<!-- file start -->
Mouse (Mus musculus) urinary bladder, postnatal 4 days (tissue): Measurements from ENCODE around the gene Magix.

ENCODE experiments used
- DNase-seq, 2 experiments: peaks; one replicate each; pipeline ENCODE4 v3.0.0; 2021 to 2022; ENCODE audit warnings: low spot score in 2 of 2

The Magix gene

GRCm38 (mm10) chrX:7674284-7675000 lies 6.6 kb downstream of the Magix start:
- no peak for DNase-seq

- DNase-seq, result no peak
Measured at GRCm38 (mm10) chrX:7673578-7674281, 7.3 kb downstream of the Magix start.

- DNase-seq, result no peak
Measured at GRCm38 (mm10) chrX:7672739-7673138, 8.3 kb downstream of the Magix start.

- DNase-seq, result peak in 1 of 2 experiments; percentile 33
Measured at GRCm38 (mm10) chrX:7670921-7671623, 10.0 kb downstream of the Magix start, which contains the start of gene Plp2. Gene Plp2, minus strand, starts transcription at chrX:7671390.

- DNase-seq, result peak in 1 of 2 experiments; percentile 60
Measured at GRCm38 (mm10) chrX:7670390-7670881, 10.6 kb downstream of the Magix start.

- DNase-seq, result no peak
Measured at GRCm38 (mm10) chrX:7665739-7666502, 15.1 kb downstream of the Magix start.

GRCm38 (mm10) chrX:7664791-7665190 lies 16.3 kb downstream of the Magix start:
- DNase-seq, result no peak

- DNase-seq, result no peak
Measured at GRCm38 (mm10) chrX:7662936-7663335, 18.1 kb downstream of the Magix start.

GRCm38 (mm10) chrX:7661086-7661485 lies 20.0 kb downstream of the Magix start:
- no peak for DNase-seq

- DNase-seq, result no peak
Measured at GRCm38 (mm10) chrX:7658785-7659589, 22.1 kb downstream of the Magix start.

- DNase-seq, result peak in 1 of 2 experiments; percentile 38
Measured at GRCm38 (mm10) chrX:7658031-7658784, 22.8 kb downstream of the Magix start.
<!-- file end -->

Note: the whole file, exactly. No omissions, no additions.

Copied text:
Mouse (Mus musculus) urinary bladder, postnatal 4 days (tissue): Measurements from ENCODE around the gene Magix.

ENCODE experiments used
- DNase-seq, 2 experiments: peaks; one replicate each; pipeline ENCODE4 v3.0.0; 2021 to 2022; ENCODE audit warnings: low spot score in 2 of 2

The Magix gene

GRCm38 (mm10) chrX:7674284-7675000 lies 6.6 kb downstream of the Magix start:
- no peak for DNase-seq

- DNase-seq, result no peak
Measured at GRCm38 (mm10) chrX:7673578-7674281, 7.3 kb downstream of the Magix start.

- DNase-seq, result no peak
Measured at GRCm38 (mm10) chrX:7672739-7673138, 8.3 kb downstream of the Magix start.

- DNase-seq, result peak in 1 of 2 experiments; percentile 33
Measured at GRCm38 (mm10) chrX:7670921-7671623, 10.0 kb downstream of the Magix start, which contains the start of gene Plp2. Gene Plp2, minus strand, starts transcription at chrX:7671390.

- DNase-seq, result peak in 1 of 2 experiments; percentile 60
Measured at GRCm38 (mm10) chrX:7670390-7670881, 10.6 kb downstream of the Magix start.

- DNase-seq, result no peak
Measured at GRCm38 (mm10) chrX:7665739-7666502, 15.1 kb downstream of the Magix start.

GRCm38 (mm10) chrX:7664791-7665190 lies 16.3 kb downstream of the Magix start:
- DNase-seq, result no peak

- DNase-seq, result no peak
Measured at GRCm38 (mm10) chrX:7662936-7663335, 18.1 kb downstream of the Magix start.

GRCm38 (mm10) chrX:7661086-7661485 lies 20.0 kb downstream of the Magix start:
- no peak for DNase-seq

- DNase-seq, result no peak
Measured at GRCm38 (mm10) chrX:7658785-7659589, 22.1 kb downstream of the Magix start.

- DNase-seq, result peak in 1 of 2 experiments; percentile 38
Measured at GRCm38 (mm10) chrX:7658031-7658784, 22.8 kb downstream of the Magix start.